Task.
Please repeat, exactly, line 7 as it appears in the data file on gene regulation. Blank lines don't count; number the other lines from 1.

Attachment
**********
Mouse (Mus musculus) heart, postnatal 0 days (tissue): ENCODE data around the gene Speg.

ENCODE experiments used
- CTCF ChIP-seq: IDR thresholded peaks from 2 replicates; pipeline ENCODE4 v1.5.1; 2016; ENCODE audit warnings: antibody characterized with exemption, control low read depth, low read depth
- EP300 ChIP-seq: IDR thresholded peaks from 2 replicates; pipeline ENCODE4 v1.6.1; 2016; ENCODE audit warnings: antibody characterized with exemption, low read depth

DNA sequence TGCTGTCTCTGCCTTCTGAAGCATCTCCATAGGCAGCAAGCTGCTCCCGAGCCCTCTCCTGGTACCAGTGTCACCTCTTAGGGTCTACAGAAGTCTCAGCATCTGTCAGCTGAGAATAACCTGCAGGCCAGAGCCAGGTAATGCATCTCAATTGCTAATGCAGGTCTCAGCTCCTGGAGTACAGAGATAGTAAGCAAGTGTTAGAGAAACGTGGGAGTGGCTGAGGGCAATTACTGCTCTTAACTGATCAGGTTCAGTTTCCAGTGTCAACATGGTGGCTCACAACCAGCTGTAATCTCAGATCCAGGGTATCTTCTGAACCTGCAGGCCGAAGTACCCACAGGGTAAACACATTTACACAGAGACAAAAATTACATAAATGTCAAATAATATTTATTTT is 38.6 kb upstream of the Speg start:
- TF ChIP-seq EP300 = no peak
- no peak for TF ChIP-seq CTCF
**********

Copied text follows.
- no peak for TF ChIP-seq CTCF